class ExampleController < ATH::Controller
  def initialize(@value_provider : ValueProvider); end

  def get_value : String

# GET / # => "Hello World"

It is worth noting again that while dependency injection is a big part of the framework, it is not necessarily required to fully understand it in order to use the framework, but like the other components, it is there if needed. Checkout ADI::Register, especially the aliasing services section.

Athena Framework is almost fully overridable/customizable in part since it embraces dependency injection. Want to globally customize how errors are rendered? Create a service implementing ATH::ErrorRendererInterface and make it an alias of the interface:

@[ADI::Register(alias: ATH::ErrorRendererInterface)]
class MyCustomErrorRenderer
  include Athena::Framework::ErrorRendererInterface

  # :inherit:
  def render(exception : ::Exception) : ATH::Response ...

Athena Framework will pick this up and use it instead of the built in version without any other required configuration changes. The same concept applies to many different features within the framework that have their own interface/default implementation.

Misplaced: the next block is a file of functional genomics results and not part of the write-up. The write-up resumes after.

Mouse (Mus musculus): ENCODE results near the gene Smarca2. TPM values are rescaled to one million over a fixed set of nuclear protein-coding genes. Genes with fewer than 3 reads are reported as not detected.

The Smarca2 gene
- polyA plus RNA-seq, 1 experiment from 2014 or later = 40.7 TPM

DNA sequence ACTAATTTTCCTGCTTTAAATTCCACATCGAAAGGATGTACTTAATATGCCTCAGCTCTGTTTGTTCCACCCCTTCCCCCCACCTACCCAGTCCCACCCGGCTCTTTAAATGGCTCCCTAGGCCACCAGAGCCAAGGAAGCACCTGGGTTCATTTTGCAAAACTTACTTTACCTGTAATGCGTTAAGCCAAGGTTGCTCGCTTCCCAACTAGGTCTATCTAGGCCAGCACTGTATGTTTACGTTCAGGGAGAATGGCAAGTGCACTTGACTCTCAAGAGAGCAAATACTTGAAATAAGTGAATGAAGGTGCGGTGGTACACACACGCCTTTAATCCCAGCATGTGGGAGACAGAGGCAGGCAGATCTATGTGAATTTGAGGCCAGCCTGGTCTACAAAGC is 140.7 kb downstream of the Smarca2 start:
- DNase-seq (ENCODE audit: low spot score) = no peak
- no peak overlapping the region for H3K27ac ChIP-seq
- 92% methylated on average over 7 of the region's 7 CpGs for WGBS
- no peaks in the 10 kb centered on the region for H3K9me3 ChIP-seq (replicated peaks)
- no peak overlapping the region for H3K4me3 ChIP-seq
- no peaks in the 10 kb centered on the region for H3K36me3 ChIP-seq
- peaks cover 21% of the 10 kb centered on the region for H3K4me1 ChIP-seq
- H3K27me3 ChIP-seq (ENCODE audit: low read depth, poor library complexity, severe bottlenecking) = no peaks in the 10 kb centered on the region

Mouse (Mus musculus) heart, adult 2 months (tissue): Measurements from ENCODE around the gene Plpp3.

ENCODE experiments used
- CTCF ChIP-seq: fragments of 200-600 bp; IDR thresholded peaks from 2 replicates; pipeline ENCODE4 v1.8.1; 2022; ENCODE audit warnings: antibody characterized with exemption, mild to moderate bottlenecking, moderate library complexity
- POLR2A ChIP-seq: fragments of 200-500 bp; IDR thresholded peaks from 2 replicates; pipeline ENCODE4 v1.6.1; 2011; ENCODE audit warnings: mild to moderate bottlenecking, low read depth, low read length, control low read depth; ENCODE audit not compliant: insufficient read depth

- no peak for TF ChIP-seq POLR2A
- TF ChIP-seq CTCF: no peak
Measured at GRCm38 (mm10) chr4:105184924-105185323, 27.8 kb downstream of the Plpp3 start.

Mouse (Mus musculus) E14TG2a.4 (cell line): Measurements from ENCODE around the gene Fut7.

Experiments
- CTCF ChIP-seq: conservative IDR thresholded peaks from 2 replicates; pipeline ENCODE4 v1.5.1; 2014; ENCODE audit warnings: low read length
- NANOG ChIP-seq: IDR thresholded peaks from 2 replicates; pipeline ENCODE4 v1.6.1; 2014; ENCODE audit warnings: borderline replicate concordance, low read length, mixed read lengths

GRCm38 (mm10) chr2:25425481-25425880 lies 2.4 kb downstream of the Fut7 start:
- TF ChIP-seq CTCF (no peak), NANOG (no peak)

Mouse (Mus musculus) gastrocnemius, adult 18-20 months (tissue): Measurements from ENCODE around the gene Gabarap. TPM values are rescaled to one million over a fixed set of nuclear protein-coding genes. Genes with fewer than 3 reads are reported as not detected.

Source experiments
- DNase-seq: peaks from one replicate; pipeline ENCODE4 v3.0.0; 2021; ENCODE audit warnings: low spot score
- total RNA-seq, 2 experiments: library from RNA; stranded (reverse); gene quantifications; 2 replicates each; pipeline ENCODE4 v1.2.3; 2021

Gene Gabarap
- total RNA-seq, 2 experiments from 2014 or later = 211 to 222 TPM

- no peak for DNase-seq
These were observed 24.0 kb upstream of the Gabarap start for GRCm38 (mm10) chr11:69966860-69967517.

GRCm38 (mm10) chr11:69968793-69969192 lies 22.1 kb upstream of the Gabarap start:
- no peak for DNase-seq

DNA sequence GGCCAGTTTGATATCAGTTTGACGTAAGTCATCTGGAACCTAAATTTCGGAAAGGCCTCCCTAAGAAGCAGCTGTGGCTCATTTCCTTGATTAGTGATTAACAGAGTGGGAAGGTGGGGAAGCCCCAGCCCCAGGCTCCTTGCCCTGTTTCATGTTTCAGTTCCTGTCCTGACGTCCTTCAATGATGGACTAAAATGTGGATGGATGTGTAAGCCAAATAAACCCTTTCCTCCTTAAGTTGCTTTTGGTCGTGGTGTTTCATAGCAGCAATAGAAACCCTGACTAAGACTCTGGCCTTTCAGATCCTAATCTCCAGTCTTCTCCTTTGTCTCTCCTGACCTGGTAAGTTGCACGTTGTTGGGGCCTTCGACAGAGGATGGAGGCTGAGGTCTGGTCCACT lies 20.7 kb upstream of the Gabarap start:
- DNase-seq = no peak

Unlike other frameworks, Athena Framework leverages event based middleware instead of a pipeline based approach. This enables a lot of flexibility in that there is nothing extra that needs to be done to register the listener other than creating a service for it:

class CustomListener
  def on_response(event : ATH::Events::Response) : Nil
    event.response.headers["FOO"] = "BAR"

Similarly, the framework itself is implemented using the same features available to the users. Thus it is very easy to run specific listeners before/after the built-in ones if so desired.


Check out the debug:event-dispatcher command for an easy way to see all the listeners and the order in which they are executed.


One of the more unique aspects of Athena Framework, and the Athena ecosystem, is its use of annotations as a means of configuring the framework. While not everyone may like their syntax, the benefits they provide are undeniable. The main benefit being they keep the code close to where it is used. The route of a controller action is declared directly above the method that handles it and not in some other file. Metadata associated with a specific service/route is also right there with the type itself.

Point of Extension#